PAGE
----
The MIL study weekends are delivered in London – Europe’s IT capital – at the Cass Business School, making it a convenient venue for professionals who may have to work on multiple sites (except for the September Professional Training weekends that take place outside City). The MIL is part-time over 28 months, over 10 weekends each year, so allowing students to fit it in with their work commitments.

    So what happens during a typical study weekend?  Just over half the time comprises seminar presentations from experts within City and the CIO community to provide a theoretical underpinning, and how information leaders put this into practice. Each weekend will also feature a syndicate group task to give a firm grounding of the issues covered based on a practical case study; groups report back by presentation at the end of the weekend. We give feedback to all groups together and record the presentations for later reflection.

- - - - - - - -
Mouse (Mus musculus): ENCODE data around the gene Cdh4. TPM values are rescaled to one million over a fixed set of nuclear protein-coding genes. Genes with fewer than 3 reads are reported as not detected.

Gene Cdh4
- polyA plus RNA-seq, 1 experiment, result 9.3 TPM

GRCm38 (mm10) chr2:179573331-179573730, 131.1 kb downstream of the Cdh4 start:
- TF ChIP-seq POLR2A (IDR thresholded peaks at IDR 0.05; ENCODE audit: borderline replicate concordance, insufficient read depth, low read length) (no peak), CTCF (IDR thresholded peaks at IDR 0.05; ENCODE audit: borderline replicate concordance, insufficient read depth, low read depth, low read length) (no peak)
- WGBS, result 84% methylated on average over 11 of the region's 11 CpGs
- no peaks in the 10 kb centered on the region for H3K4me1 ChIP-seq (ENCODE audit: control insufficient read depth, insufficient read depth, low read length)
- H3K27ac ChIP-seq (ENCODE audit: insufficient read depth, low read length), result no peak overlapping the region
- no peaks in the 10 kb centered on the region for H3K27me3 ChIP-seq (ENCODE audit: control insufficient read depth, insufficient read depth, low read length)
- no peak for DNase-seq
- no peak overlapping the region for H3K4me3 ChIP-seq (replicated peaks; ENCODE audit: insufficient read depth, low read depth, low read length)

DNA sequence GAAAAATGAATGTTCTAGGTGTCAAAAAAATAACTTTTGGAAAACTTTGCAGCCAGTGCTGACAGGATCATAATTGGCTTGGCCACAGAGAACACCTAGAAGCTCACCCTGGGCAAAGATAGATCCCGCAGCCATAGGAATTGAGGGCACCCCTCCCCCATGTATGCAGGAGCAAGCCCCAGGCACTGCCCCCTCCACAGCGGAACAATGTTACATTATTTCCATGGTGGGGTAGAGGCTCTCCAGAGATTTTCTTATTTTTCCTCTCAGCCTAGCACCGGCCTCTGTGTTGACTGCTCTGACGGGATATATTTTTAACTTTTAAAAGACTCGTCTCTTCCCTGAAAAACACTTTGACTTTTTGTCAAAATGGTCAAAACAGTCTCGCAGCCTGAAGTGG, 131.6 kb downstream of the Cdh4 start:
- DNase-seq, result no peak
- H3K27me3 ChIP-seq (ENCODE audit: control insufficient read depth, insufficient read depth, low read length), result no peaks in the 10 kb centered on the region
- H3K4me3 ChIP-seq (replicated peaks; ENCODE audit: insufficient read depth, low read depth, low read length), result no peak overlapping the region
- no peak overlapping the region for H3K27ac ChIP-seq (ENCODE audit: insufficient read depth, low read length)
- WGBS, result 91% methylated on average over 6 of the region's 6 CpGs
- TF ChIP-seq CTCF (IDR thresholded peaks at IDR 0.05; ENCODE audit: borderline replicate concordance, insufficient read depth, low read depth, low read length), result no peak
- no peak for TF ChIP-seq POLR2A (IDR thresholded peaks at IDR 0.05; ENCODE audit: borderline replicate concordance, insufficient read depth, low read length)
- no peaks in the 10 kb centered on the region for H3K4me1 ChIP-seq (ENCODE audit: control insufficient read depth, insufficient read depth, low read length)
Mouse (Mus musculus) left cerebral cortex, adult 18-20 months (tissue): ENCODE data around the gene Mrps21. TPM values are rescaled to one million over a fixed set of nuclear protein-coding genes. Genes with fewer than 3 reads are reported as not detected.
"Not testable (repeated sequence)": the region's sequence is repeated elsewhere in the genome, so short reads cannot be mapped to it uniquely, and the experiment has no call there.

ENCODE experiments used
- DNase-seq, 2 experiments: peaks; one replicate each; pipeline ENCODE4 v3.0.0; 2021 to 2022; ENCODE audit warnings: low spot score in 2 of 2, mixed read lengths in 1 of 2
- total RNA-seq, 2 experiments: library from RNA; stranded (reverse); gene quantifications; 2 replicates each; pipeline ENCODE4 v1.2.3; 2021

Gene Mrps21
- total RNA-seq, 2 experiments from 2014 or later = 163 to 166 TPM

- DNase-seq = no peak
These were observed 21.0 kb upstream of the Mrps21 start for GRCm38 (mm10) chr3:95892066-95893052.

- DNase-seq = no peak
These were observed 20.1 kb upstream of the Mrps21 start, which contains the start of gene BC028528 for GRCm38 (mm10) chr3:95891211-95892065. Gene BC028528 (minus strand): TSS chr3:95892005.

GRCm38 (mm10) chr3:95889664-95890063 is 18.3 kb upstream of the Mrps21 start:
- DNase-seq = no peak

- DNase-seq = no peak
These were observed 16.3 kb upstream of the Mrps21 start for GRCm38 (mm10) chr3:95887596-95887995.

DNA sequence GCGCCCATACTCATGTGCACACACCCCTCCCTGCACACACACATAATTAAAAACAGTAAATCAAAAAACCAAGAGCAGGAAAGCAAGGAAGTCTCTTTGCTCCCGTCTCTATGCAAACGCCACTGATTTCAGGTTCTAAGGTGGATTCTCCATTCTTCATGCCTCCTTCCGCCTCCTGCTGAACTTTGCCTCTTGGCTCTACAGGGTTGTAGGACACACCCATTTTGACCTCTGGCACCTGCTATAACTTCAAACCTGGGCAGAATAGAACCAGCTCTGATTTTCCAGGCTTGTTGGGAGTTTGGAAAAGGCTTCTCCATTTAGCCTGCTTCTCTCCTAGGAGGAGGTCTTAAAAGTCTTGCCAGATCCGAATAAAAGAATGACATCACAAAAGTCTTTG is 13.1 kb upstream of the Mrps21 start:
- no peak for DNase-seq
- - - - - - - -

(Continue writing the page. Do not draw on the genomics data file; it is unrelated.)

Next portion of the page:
We support the MIL between the study weekends by online (and sometime on-site) tutorials, discussion boards and a dedicated course director to assist you with a take-home assignment to complete for the next residential weekend. The typical 2000-word take-home assignments comprise a list of assignment titles (students chose one) that requires students to focus on an issue raised in he weekend in depth, research and incorporate the academic and professional literature, and reflect that upon their experience. The blending of the evidence base with professional experience to produce a focused argument aims, with the academic support, to drive learning and its immediate application in the MIL student's current role.

    Hopefully the postings later will make more sense now!